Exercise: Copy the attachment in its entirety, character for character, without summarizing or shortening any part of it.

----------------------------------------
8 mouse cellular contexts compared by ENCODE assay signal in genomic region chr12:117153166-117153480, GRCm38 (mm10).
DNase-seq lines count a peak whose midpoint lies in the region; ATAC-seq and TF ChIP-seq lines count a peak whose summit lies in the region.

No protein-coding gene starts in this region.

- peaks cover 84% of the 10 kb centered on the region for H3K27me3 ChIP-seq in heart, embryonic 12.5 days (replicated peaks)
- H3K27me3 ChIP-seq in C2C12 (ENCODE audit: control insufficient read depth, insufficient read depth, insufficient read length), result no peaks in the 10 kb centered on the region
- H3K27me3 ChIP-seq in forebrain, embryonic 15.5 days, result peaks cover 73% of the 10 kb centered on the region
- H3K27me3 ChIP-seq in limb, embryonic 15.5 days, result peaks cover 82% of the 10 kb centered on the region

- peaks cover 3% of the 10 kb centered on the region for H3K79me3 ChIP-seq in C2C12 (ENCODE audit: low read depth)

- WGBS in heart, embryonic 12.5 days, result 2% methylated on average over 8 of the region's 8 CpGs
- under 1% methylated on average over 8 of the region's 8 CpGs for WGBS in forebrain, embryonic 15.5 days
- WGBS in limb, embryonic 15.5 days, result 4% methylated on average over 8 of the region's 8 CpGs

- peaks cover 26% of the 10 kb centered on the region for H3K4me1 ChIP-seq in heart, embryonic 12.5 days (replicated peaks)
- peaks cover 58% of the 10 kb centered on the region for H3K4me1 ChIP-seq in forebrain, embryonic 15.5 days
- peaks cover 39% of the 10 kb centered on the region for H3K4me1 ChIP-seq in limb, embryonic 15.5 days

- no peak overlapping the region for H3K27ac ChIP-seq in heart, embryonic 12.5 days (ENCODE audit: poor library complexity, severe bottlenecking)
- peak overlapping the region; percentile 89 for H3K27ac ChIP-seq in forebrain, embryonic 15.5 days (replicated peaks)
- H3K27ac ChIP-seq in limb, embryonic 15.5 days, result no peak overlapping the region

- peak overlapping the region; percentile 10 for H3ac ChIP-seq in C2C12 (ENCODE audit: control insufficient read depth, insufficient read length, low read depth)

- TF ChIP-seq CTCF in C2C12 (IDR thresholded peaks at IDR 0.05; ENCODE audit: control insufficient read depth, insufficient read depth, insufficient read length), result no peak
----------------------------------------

8 mouse cellular contexts compared by ENCODE assay signal in genomic region chr12:117153166-117153480, GRCm38 (mm10).
DNase-seq lines count a peak whose midpoint lies in the region; ATAC-seq and TF ChIP-seq lines count a peak whose summit lies in the region.

No protein-coding gene starts in this region.

- peaks cover 84% of the 10 kb centered on the region for H3K27me3 ChIP-seq in heart, embryonic 12.5 days (replicated peaks)
- H3K27me3 ChIP-seq in C2C12 (ENCODE audit: control insufficient read depth, insufficient read depth, insufficient read length), result no peaks in the 10 kb centered on the region
- H3K27me3 ChIP-seq in forebrain, embryonic 15.5 days, result peaks cover 73% of the 10 kb centered on the region
- H3K27me3 ChIP-seq in limb, embryonic 15.5 days, result peaks cover 82% of the 10 kb centered on the region

- peaks cover 3% of the 10 kb centered on the region for H3K79me3 ChIP-seq in C2C12 (ENCODE audit: low read depth)

- WGBS in heart, embryonic 12.5 days, result 2% methylated on average over 8 of the region's 8 CpGs
- under 1% methylated on average over 8 of the region's 8 CpGs for WGBS in forebrain, embryonic 15.5 days
- WGBS in limb, embryonic 15.5 days, result 4% methylated on average over 8 of the region's 8 CpGs

- peaks cover 26% of the 10 kb centered on the region for H3K4me1 ChIP-seq in heart, embryonic 12.5 days (replicated peaks)
- peaks cover 58% of the 10 kb centered on the region for H3K4me1 ChIP-seq in forebrain, embryonic 15.5 days
- peaks cover 39% of the 10 kb centered on the region for H3K4me1 ChIP-seq in limb, embryonic 15.5 days

- no peak overlapping the region for H3K27ac ChIP-seq in heart, embryonic 12.5 days (ENCODE audit: poor library complexity, severe bottlenecking)
- peak overlapping the region; percentile 89 for H3K27ac ChIP-seq in forebrain, embryonic 15.5 days (replicated peaks)
- H3K27ac ChIP-seq in limb, embryonic 15.5 days, result no peak overlapping the region

- peak overlapping the region; percentile 10 for H3ac ChIP-seq in C2C12 (ENCODE audit: control insufficient read depth, insufficient read length, low read depth)

- TF ChIP-seq CTCF in C2C12 (IDR thresholded peaks at IDR 0.05; ENCODE audit: control insufficient read depth, insufficient read depth, insufficient read length), result no peak